South Asian14 (29%)2 (29%)
White5 (11%)2 (29%)

So in the end I ended up with a fairly diverse group of students. If you look along gender lines, the anonymous process selected a number of candidates that matched up with the applicant pool.

But after all that I still ended up with an over-representation of white students! This is a small sample size, so maybe it doesn’t mean anything, but I wonder if some unconscious bias was still happening – through the interests section of the resumes, or the format of the resumes. Maybe the fact that these students are white means they have had better co-op jobs or were evaluated on those jobs better in the past? I also ended up with a severe under-representation of Asian students. Again, I’ll have to see if this is some sort of bias or whether we’re just looking at a small sample issue.

When I compare our applicant pool to the student body breakdown, it seems like our applicants are more or less as racially diverse as the general student population, but it doesn’t look like we’re attracting quite as many female candidates as are in the general student population. We did end up with a pretty good representation in our selected candidates, however. Maybe we can update our future job descriptions to make them more inclusive.

In the end, the anonymous selection added negligible overhead and seems to have worked out so far! I’m looking forward to using it again next term and finding other ways to improve our process.

CharityCAN’s 2020 Roundup

Well… what a year!

It goes without saying that 2020 was a challenging time all around the world. In Canada alone the global pandemic has wreaked havoc on our collective physical and mental health and exposed inequality across our society. Large companies like Amazon and Google reaped in profits while small businesses and charitable organizations struggled to remain open and provide community services. Low income, indigenous and racialized communities fared worse with COVID infections while affluent white collar workers were able to work from home in relative comfort. Pandemic aside, we’ve also witnessed political upheaval in our neighbour to the south, radicalization and disinformation spreading through social media, and the brutal death of George Floyd and other Black and Indigenous individuals in the US and at home at the hands of police, spurring some of the largest protests since the civil rights movement. In Kitchener-Waterloo, where our company is based, we saw a crowd of over 20,000 people take to the streets to safely and peacefully support the Black Lives Matter movement.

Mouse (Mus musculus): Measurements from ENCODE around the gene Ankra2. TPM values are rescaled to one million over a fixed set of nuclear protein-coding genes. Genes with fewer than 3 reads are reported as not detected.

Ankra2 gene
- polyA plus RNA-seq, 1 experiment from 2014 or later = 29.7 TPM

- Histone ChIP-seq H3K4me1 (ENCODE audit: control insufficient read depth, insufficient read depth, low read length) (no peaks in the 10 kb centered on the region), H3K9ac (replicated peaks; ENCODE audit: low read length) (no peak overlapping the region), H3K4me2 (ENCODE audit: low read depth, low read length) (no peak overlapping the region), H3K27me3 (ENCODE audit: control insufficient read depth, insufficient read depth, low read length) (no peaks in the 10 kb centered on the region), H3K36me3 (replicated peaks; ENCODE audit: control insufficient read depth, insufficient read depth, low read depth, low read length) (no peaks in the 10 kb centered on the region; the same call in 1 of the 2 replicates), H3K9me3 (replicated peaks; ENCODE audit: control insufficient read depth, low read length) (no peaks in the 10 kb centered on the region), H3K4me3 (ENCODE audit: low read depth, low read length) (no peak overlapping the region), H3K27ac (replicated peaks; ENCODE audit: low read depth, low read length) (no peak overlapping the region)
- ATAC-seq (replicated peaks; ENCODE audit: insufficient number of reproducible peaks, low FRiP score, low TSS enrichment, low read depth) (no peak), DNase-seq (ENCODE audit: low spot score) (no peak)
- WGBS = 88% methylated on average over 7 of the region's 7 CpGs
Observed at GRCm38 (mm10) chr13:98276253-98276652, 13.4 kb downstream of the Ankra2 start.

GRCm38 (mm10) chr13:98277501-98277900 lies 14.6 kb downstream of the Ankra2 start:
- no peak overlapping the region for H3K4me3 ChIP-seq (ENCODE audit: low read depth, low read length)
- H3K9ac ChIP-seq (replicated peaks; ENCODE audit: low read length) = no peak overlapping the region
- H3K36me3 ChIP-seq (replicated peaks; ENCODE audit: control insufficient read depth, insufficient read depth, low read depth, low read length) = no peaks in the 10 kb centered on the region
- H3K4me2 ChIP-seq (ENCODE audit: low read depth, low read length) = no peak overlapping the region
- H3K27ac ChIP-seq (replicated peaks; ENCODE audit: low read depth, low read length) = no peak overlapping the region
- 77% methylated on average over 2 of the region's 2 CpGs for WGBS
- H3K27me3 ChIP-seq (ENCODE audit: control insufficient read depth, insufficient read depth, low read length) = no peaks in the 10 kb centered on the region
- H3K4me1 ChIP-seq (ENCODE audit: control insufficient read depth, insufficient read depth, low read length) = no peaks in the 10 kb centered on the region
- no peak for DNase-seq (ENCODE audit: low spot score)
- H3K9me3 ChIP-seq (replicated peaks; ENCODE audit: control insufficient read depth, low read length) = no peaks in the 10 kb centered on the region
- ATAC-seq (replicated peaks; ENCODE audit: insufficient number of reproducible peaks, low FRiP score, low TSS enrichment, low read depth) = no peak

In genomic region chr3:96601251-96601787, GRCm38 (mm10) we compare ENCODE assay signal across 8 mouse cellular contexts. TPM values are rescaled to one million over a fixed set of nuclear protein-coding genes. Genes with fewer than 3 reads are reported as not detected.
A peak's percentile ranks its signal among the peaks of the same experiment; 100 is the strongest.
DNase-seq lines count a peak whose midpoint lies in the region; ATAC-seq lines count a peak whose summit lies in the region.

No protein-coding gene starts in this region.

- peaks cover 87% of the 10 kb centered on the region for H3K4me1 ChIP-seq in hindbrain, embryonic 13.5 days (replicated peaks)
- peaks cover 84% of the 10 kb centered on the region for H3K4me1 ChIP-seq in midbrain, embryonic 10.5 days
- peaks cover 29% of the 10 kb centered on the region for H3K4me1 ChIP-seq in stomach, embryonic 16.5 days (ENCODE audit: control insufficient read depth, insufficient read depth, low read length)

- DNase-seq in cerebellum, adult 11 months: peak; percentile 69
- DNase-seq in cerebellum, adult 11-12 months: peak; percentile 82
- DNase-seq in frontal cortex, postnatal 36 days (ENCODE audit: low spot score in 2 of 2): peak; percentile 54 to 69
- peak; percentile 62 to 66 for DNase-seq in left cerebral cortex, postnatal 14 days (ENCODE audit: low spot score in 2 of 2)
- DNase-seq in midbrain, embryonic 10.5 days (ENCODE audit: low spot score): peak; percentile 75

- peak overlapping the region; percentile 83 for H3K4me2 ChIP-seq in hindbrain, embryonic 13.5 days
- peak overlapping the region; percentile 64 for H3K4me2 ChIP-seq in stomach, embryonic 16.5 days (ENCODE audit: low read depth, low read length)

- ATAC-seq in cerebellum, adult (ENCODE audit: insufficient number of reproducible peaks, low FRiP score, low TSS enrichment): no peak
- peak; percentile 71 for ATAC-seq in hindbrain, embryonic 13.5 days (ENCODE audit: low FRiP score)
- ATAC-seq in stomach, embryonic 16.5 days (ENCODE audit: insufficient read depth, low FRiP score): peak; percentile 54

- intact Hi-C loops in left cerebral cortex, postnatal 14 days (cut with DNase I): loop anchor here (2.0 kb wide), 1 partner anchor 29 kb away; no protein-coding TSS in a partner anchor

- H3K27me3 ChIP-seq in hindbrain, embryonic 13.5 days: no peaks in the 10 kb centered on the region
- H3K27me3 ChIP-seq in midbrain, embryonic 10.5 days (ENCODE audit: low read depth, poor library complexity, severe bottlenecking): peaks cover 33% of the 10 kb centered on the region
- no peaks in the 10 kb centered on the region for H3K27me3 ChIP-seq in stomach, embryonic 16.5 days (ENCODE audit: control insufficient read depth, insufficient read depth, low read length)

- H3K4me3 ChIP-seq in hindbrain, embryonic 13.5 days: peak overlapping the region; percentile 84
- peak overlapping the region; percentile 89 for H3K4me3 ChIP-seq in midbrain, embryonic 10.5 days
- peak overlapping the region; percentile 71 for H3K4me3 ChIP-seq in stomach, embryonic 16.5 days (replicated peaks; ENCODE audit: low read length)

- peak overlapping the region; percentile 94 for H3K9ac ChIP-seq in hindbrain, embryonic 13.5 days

Against this backdrop it feels a little trivial to give a company update. Any news we could put out about our business feels inconsequential up against the other headlines we seem to be doomscrolling past every day. Yet it’s also during these times of hardship and turmoil that I feel thankful to be able to have a small part in creating software to support organizations that are making real change in the world.

As a small business, we were extremely thankful for the support of all of our users out there at Canadian fundraising organizations that continued to use CharityCAN to help them carry out their increasingly important work. As part of that aforementioned white-collar worker cohort we were lucky to be able to transition to a fully remote working environment back in March when the pandemic hit and keep ourselves relatively healthy through the year. While we lost some customers due to budget cuts, we had others double down on major gift giving to fill the gap left behind by cancelled fundraising events. All across the sector we saw organizations getting creative with new ways to organize and fundraise online.

And while we stayed cooped up in our houses and at our desks, we managed to add features and products to our business. I have our amazing team to thank and heap praise on for that, who not only kept us going through the pandemic but also through a month in the summer when I was out of commission recovering from surgery on a broken arm caused by a pandemic bike ride.

Here are a few of our highlights looking back at a year where we didn’t always have things to look forward to:

  • We launched an integration with Blackbaud Raiser’s Edge NXT, bringing our relationship data, donation records and postal code data directly into constituent record pages via custom add-ins
  • We gave CharityCAN a facelift with a new navigation scheme, homepage and donor profiles that immediately surface connections to your organization
  • We created donor recommendations based on relationships and past donations, surfacing local donors to like causes with connections to your organization
  • We launched new pricing tiers to simplify access to CharityCAN for users and teams and include some donor screening in the mix
  • We started working on an employee share ownership plan so we can reward our employees and give them real ownership in the company

We’re not done yet, of course – there’s always more work to do. This year we hope to expand our integration offerings to more donor management systems and add even more recommendation and prospect identification features.

Thank you again to my fantastic team and our amazing customers. I am incredibly privileged to be able to do what I do for a living. We all look forward to what 2021 will bring!